The only remaining “problem” I have is that I’m used to type “python <>” which works fine on the PC, but makes me use an older, as I understood, preinstalled version on my Mac.

The specific executable that python points to in your terminal will depend on the current environment. You can use echo $PATH to view the path, which will show you the locations that the shell looks for commands, in order.

If you want python to refer to the version you installed yourself, rather than the OS version (which is a good idea), you can make sure that your path is set correctly by modifying the .zshrc file in your home directory:

export PATH=/path/to/wherever/you/installed/python:$PATH

This will insert the installed python path (you can find this with which python3) to the front of your path, so that the shell finds python there first.

If you are coming from Windows and new to a posix-style shell, it is worth spending more time getting familiar with how it works and where it searches for binaries. It will save you a lot of headaches in the long term.

1 Like

Continuing my journey of understanding the world of python…

If I start python in terminal:

Python 3.9.6 (default, May 7 2023, 23:32:44)
(check pandas version)

And python3

Python 3.11.1 (v3.11.1:a7a450f84a, Dec 6 2022, 15:24:06)
(check pandas version)

So, the pre-installed version 3.9 is more recently updated than the one with higher version no. What does those version numbers tell me? Are they even comparable, more than the ‘3’, 3.something?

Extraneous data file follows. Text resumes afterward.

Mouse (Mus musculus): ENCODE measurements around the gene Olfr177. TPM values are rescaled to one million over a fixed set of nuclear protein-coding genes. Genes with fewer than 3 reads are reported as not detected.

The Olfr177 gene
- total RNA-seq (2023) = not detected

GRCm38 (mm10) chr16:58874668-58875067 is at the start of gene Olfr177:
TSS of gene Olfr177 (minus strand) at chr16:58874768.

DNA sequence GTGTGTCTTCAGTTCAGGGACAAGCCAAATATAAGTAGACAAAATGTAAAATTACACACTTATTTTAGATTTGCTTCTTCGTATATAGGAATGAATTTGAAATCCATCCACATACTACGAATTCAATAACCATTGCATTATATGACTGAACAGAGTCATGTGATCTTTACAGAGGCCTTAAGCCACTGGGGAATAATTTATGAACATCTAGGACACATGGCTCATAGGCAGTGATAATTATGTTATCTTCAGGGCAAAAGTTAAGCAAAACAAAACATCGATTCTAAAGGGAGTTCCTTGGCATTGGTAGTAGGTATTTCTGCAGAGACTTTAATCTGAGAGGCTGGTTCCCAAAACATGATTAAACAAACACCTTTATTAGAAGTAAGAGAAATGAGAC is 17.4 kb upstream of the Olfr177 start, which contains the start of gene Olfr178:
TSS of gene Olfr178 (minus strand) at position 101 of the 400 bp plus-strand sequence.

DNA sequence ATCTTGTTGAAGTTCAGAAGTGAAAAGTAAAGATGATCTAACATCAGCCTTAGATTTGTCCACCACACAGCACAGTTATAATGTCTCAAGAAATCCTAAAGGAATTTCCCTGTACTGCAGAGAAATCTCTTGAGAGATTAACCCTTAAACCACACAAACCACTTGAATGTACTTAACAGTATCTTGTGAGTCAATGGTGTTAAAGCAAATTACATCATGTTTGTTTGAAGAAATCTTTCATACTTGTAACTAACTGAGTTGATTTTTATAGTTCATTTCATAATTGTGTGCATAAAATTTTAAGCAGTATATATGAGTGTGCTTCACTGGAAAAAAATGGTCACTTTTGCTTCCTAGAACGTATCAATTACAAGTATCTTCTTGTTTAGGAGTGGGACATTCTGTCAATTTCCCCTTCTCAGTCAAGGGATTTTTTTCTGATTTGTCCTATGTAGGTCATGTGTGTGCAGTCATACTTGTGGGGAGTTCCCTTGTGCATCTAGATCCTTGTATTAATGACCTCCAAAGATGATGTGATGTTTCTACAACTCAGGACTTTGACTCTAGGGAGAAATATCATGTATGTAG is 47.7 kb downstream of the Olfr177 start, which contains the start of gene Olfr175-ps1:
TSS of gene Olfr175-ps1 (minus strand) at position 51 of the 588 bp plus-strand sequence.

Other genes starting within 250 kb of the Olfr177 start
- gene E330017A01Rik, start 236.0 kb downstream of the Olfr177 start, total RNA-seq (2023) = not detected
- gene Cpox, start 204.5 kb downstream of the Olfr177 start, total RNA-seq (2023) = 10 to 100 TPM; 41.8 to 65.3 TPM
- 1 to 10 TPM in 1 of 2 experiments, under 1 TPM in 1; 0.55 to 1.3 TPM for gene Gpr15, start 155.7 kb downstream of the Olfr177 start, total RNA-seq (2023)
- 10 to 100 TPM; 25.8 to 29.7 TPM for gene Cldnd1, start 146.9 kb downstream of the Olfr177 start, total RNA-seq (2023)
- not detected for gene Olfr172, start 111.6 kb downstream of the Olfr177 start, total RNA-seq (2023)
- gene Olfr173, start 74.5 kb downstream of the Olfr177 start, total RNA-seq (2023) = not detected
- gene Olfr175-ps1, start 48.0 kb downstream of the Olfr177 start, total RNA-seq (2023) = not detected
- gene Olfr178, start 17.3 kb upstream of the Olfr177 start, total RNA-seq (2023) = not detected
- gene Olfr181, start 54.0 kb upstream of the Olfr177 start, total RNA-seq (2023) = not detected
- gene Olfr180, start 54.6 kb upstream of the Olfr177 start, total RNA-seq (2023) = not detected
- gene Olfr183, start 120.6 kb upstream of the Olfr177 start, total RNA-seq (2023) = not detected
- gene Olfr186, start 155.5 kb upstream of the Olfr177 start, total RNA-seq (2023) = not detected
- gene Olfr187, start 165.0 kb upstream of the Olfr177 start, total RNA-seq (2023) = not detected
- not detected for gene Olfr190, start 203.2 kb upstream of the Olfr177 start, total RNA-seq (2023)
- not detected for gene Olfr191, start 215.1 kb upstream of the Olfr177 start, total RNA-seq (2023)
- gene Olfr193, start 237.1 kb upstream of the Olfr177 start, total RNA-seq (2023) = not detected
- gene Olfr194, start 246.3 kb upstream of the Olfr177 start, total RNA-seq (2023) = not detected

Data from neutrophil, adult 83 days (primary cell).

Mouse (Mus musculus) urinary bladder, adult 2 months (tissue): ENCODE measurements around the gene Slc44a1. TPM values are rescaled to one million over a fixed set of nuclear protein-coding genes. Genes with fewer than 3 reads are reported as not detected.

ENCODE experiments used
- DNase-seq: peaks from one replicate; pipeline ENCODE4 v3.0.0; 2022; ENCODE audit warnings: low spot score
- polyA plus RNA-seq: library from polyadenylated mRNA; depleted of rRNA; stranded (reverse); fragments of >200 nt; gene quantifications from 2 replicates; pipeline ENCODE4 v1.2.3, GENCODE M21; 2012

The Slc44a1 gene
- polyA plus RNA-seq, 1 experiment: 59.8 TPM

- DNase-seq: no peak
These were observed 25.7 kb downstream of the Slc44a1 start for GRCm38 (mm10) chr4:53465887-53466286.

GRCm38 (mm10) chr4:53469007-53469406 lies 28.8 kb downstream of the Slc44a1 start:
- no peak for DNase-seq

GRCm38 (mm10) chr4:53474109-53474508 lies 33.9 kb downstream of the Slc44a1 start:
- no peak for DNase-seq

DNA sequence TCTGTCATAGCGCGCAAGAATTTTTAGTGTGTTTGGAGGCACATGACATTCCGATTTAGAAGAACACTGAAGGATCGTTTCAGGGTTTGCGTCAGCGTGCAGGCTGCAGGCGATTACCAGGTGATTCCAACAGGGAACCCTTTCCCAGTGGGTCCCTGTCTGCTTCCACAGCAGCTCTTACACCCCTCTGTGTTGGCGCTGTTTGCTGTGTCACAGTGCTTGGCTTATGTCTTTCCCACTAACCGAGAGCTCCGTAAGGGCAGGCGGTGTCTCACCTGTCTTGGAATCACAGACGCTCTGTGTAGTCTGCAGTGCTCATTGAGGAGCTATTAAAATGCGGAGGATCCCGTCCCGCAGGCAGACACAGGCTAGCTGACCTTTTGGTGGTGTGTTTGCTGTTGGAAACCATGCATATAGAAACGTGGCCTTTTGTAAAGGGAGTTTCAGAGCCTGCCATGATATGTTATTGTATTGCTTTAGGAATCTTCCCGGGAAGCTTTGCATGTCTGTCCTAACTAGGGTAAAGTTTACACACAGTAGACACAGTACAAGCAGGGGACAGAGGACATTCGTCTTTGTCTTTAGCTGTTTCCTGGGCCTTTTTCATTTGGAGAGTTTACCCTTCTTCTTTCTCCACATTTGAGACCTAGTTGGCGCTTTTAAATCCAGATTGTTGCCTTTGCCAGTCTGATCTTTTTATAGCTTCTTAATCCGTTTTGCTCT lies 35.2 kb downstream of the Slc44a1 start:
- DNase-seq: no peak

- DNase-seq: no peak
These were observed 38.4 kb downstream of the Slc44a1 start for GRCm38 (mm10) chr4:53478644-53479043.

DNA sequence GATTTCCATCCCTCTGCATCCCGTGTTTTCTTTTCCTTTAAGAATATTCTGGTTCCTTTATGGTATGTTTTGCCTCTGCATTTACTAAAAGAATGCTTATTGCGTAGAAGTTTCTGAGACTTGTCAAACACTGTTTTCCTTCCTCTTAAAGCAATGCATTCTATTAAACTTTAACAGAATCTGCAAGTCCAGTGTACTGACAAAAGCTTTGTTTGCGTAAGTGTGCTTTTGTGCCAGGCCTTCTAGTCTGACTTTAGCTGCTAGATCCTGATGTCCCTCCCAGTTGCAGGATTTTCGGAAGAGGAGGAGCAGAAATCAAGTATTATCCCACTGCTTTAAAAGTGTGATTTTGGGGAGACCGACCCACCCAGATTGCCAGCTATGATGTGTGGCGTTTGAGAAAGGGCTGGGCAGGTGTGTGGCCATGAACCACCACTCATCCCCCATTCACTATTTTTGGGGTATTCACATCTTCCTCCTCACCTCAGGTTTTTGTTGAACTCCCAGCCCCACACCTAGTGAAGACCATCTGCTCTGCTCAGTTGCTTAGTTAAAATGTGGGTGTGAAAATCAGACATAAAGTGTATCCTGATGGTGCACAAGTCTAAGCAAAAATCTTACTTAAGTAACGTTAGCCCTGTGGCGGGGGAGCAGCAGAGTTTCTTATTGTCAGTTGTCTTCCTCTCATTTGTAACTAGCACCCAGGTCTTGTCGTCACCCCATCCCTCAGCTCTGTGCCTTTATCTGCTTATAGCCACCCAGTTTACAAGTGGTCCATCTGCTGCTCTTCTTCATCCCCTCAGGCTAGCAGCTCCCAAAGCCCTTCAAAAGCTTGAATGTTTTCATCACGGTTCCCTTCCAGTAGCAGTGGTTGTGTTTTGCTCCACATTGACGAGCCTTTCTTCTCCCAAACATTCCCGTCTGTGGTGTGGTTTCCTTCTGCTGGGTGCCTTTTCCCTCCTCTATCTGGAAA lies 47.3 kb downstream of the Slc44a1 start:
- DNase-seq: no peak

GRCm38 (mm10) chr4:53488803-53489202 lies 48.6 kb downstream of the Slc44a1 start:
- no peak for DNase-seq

The libraries obviously depend on the python distro, having a copy (possibly with different version number) of one and the same library for every distro installed?

Yes each install of python needs its own libraries for two reasons
each version of python looks in diffferent folders for its libraries
and library, especial those write in C only work against specific versions
of the python C API.

The versions follow semantic version scheme (semver),
This 3.11 is newer the 3.9.

Use the 3.11 is the best choice, ignore the version installed by Apple.

1 Like

It might well be more recently updated, but the update will have been a smaller update. The difference between 3.9.x and 3.11.x is additional features, but the difference between 3.9.5 and 3.9.6 is small bug fixes.

1 Like

Apple does not use pandas [1], so I am guessing that you installed both versions yourself at different times, by inadvertently calling different versions of pip.

  1. at least I don’t think so. My computer doesn’t have it installed in the system python ↩︎

Every installation of Python on your system is completely independent from the others, and can and does have its own completely separate suite of third-party libraries (empty by default) stored in the site-packages subdirectory. In your case, each one has the Pandas third-party library installed, and the version of that library is different between the two.

Each third-party library is responsible for its own versioning scheme, which has nothing to do with either the Python version or the version of any other third-party library. Any given version of any particular library could be, or not be, compatible with any given version of Python; to find out the compatibility matrix, you must read the documentation for that library. However, generally the built-in package manager (pip) will make sure you get a compatible version of the library (and any dependencies), and can be used to update easily. It’s just - completely separate, for each Python installation. Each Python installation comes with its own pip (unless special steps are taken to omit it), and that pip will install and update packages for that Python installation.